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We see lots of menus: some great, some not so.
Your menu is your No.1 sales tool. It's worth giving it some serious thought. You could be leaving money on the table.
Here are a few things that you should be thinking about when it comes to presenting your menu to your customers.
- Do drop the £ $ € ¥ currency symbol, or whichever is local to you.
- Research students at Cornell University found that people spent less in a cafe when a menu included the $ dollar sign.
- Why? When we see a money sign, we are reminded that we are parting with our money, which triggers negative associations.
- Sound silly? Well, if you agree or not, it is a reasonably easy change to your menu. Look about, lots of people are doing it.
- Do use an anchor or a decoy.
- An anchor sets the price 'tone'. This might be a dish that gives your customers a dish to compare you to other establishments.
- For example, price a simple burger to be the same or nearly the same as all the other burgers in your neighbourhood; your guest will view you and the rest of your menus as competitive.
- A decoy works another way. By having something outrageously priced on the menu, twice or three times the price of everything else ...everything else on the menu, by comparison, looks like good value. Having a triple Gold Rush burger at £35 sets a high bar but then a burger for £15
- Do you want to sell desserts?
- Really? There is a good margin in desserts if it's your thing.
- OK then, please, please list your desserts on the same menu as your starters and main courses. If you are serious about desserts, give them their own menu.
- Think about it; if you get a menu that has starters, main courses and desserts, there is a danger that the guest will choose between one or the other. Imagine thinking this: "Oh, I like the look of the garlic prawns, but I really love the fresh trifle here... hmmm ... I'll not have the prawns today and just have the trifle. If you have a menu with just starters and mains, the customer cannot see the puddings or desserts; they will not have that mental tussle. They may not have a pudding when you ask, but you have not stopped the starter right at the beginning.
- Separate dessert menus are worth spending the money on! You'll get a return.
- Do use pictures - with words at least!
- Yes, good photos sell food. All those cookbooks with amazing photos? All those fast food places with electronic menus and fantastic food shots? Restaurants on Instagram
- Great photos may not be your thing or your budget, but an engaging, illustrative description of the dish you are listing goes such a long way.
- Think about this:
- 'Cheese Cake - vanilla cream cheese and biscuit base
- 'Spruce Pond Inn's Classic Vanilla Cheese Cake - our classic recipe that we've been serving since we opened in 1955. Thick creamy vanilla filling on a crunchy biscuit base. Classically delicious.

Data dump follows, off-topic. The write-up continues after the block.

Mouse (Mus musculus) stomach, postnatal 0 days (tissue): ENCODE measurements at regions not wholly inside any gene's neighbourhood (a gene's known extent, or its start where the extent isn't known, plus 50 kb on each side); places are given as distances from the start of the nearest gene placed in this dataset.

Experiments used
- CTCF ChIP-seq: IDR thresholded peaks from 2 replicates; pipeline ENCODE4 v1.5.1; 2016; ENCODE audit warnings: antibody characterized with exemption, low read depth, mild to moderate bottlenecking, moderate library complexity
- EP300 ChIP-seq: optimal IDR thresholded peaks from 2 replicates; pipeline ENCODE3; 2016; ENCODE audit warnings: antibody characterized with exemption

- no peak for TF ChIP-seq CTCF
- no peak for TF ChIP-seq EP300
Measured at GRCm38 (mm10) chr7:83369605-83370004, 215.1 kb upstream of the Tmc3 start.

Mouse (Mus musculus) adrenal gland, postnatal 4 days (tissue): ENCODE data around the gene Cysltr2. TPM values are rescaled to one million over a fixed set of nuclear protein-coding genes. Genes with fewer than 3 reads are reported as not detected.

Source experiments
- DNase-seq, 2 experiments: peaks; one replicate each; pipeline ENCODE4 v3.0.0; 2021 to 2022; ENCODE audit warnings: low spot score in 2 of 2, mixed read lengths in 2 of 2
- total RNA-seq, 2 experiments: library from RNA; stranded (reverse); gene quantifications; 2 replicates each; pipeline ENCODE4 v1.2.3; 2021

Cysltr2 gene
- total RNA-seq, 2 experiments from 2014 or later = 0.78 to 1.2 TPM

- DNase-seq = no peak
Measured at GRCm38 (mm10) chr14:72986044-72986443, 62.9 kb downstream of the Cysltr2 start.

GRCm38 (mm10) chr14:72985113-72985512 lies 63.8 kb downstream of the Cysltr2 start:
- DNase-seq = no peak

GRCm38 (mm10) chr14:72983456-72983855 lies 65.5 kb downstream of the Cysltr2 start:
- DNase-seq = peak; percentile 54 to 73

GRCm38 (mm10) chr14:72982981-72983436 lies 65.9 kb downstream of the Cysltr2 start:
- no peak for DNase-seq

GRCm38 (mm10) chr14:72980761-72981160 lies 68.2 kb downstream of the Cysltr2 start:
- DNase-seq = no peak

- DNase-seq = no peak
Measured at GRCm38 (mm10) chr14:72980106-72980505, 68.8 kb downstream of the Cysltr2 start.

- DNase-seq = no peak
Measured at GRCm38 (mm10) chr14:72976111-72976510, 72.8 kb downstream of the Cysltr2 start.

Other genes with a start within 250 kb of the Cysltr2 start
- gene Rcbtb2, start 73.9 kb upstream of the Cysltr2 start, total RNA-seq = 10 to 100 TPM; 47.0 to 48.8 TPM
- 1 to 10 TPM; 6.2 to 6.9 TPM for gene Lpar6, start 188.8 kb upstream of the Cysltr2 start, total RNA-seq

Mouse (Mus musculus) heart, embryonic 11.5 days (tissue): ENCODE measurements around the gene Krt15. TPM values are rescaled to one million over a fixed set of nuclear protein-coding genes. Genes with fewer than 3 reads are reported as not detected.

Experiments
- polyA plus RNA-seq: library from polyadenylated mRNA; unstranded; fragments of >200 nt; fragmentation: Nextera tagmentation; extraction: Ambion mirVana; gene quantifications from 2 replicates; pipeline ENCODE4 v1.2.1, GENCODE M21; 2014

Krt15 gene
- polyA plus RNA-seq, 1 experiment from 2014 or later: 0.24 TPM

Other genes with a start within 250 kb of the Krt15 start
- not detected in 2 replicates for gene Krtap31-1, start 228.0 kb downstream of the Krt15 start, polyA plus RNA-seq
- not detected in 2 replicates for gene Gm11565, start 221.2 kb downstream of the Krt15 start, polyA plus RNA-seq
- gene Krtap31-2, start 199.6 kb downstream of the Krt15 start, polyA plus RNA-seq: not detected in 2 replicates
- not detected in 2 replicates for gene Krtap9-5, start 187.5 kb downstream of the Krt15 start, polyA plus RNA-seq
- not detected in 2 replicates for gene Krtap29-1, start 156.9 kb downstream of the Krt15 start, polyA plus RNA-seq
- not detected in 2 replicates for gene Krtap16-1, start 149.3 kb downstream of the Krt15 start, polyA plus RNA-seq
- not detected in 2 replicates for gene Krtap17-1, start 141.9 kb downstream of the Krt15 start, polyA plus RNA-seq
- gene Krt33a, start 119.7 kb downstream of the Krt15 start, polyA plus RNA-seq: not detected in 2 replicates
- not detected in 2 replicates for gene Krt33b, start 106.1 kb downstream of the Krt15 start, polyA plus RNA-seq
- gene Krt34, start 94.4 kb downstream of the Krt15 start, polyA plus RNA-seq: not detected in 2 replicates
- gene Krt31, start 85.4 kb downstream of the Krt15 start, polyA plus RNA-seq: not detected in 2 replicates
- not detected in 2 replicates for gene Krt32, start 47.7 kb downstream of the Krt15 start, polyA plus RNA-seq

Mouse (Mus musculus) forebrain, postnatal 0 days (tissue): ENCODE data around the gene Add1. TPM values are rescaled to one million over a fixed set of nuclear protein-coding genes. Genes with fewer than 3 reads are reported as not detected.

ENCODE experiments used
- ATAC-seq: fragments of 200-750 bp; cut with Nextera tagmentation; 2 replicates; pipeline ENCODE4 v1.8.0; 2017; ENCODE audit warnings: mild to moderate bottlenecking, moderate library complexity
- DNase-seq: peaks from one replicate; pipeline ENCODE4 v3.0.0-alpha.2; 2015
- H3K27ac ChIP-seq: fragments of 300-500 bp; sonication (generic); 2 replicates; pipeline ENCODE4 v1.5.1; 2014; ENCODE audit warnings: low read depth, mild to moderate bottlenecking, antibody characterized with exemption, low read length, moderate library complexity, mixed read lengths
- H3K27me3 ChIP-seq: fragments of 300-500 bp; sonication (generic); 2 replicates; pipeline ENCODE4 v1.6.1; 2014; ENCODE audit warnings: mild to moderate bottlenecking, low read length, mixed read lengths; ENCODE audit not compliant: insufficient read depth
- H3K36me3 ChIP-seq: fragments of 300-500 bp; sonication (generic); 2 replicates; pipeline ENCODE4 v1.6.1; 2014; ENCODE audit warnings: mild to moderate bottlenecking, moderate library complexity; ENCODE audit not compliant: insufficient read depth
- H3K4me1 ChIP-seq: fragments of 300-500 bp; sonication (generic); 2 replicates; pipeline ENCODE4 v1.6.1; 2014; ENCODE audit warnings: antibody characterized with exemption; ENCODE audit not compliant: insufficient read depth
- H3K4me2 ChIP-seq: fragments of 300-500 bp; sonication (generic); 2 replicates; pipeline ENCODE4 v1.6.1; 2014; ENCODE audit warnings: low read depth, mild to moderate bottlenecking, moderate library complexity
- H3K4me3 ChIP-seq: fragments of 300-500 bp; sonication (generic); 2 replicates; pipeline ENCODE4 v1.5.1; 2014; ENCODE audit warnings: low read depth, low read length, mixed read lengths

- These can be the same item, but the second one will sell more. This is the same for desserts, soups and anything else on your menu.
- Don't overuse UPPER CASE CHARACTERS.
- It's OK for TITLES, BUT IF YOU START USING IN DESCRIPTIONS OR INGREDIENTS, IT BECOMES REALLY HARD TO READ. The whole reason behind the upper and lower case is about making things easy to read.
- Don't use a font that only has upper case everywhere; you might like it, but can anyone read it?
- Don't emphasise prices………………………………………………….$19.00
- If they are already in the restaurant, they have decided to spend money.
- Presumably, you do not want everyone to buy the cheapest items on the menu.
- Presumably, you want them to buy something they are going to enjoy.
- Earlier, we said to use descriptions to sell your food. You need your guests to read the descriptions with an open mind.
- Do your business a favour and stop highlighting the prices. If you highlight the prices, your customers will read the prices and then choose.
- Surely it's better to get them to make a choice based on the food on offer then read the price. At least give your menu a chance of selling the right things.
- So don't make your price font a different colour or size.
- Don't do bold, italic or underlined or, worst of all, have those neat tiny dots leading to the prices along the right-hand side of the page………£22
- Better to tuck the price in at the end of the dish description. Same font size and colour but right there at the end of the description. Maybe one extra character space, but that's it. €15
- Trust me - we all do it - if the prices are all flush right, we read them first before reading the descriptions.
- Like the one before - don't list items in order of price.
- Lowest to highest or highest to lowest.
- Not often seen in food but often on wine and drinks menus. Again, you encourage decisions on price before the guest has looked at anything else.
- Particularly with wine. If we are not sure what we are buying, most of us will go the lowest price and buy that or the next one up when listed in order like this.
- Do make sure everything is legible.
- These days, most menu design and proofing is done entirely on a monitor, tablet, or even a phone screen. But then it is printed out and used in a room that has deliberately low lighting most of the time.
- More and more of us are wearing specs. If you are doing any of the things above - don't blow it by allowing your menu to be illegible.
- Best to proof your menu to scale in the room it will be used.
Goodness, don't listen to people that say these are tricks to sell more to your customers. The hospitality business is hard enough as it is. You are just setting out your stall to do the best for your business. Nothing here is underhand or designed to trick the customer. Retail companies have been doing these things and similar for years. It's just good business sense.